Some of the first states that legalized the use of medical or recreational marijuana did so with warnings to users that state law provided no protections from drug testing or loss of employment due to the presence of marijuana in such test results. As legal marijuana use in these states has become normalized, some are reconsidering whether it makes sense to allow such use while still subjecting workers to the loss of their jobs.
Last week, California Governor Gavin Newsome signed legislation that will prohibit California employers from discriminating against applicants or employees due to off-duty marijuana use. The new measure, which takes effect on January 1, 2024, means that the mere presence of marijuana in an employee’s system, or their admission of use away from work, cannot serve as the basis for disciplinary action.
The new law contains a few important exceptions. First, it does not affect employers’ ability to use pre-employment testing to identify and exclude persons based on the presence of psychoactive cannabis metabolites. Most current drug tests identify non-psychoactive metabolites, and the law is unclear on exactly what tests can be used for this purpose. Presumably, these tests would measure impairment at the time of testing.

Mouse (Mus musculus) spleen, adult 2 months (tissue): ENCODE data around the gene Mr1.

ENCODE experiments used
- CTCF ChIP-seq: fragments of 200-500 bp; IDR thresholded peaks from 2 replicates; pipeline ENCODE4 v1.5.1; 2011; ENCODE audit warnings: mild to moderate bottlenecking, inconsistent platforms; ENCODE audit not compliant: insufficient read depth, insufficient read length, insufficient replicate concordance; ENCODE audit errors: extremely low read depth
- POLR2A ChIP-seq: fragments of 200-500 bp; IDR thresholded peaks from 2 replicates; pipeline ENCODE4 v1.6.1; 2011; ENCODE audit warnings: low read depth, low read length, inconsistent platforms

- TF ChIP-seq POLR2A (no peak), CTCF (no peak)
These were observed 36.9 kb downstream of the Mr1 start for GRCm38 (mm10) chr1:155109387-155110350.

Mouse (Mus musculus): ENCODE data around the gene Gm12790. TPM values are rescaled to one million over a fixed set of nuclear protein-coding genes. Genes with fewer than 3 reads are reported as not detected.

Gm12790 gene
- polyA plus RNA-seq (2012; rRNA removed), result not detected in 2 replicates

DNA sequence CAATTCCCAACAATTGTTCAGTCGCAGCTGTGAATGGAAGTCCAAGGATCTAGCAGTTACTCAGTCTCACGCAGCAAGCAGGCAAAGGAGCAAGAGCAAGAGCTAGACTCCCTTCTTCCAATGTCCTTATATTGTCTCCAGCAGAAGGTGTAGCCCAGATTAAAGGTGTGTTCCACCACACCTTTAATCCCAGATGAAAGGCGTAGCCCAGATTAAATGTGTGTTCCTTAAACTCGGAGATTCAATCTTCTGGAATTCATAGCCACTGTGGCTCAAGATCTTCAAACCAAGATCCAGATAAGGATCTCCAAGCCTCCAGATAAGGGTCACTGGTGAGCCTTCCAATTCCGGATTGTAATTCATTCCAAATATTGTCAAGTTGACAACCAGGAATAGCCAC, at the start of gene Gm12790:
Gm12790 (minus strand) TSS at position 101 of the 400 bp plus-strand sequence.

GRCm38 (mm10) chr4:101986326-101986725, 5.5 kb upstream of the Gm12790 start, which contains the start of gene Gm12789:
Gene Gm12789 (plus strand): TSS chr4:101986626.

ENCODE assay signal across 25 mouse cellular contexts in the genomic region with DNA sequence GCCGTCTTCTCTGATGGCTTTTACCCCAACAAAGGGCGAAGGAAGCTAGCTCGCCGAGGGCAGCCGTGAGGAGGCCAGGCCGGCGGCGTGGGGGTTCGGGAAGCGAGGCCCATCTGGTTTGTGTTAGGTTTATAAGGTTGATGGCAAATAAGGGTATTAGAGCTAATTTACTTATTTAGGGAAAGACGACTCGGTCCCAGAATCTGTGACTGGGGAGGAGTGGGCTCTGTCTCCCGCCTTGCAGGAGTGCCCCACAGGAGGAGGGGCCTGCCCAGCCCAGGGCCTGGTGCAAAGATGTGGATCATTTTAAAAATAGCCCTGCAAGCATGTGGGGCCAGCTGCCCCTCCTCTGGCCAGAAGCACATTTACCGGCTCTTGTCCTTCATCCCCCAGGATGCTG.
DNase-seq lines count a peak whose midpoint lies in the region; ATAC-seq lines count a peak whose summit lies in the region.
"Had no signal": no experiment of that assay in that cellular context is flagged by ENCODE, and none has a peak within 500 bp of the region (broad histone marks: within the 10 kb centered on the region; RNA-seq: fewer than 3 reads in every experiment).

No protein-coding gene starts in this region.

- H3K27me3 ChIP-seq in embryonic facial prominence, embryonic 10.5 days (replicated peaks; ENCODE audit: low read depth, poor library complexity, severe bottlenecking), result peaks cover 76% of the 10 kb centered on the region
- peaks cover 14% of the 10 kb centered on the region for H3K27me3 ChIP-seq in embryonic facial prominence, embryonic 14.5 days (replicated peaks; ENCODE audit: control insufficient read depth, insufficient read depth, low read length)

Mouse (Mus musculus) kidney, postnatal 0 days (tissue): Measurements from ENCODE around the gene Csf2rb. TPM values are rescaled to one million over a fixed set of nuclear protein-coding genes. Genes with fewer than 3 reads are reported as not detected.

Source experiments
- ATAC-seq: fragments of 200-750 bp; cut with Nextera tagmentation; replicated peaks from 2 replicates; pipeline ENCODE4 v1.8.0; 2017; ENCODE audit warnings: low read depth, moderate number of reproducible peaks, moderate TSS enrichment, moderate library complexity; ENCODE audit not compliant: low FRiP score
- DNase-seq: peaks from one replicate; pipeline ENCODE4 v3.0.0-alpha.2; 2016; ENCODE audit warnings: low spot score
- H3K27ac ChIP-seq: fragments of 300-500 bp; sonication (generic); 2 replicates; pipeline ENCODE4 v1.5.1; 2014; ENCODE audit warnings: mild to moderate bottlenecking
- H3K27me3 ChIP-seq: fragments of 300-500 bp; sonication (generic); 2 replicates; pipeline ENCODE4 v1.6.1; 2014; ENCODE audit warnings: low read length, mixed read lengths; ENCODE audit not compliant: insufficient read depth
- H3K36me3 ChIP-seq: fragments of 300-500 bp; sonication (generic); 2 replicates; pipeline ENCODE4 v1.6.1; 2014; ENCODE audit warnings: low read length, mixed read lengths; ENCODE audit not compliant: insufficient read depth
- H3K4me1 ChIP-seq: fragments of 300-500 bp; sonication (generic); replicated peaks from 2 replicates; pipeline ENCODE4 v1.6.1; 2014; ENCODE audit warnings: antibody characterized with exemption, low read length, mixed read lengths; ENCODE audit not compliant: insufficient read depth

The law also excludes the construction and building trades industries from the new prohibitions. It does not change limitations on employee drug testing already in place under California law. The law also does not apply to workers subject to federal drug testing or use requirements.
Other states that legalized marijuana some time ago may follow this example. States that have more recently passed marijuana legalization laws are more likely to address this issue up front, setting forth in the legalization legislation employers’ ability to exclude users from the workplace.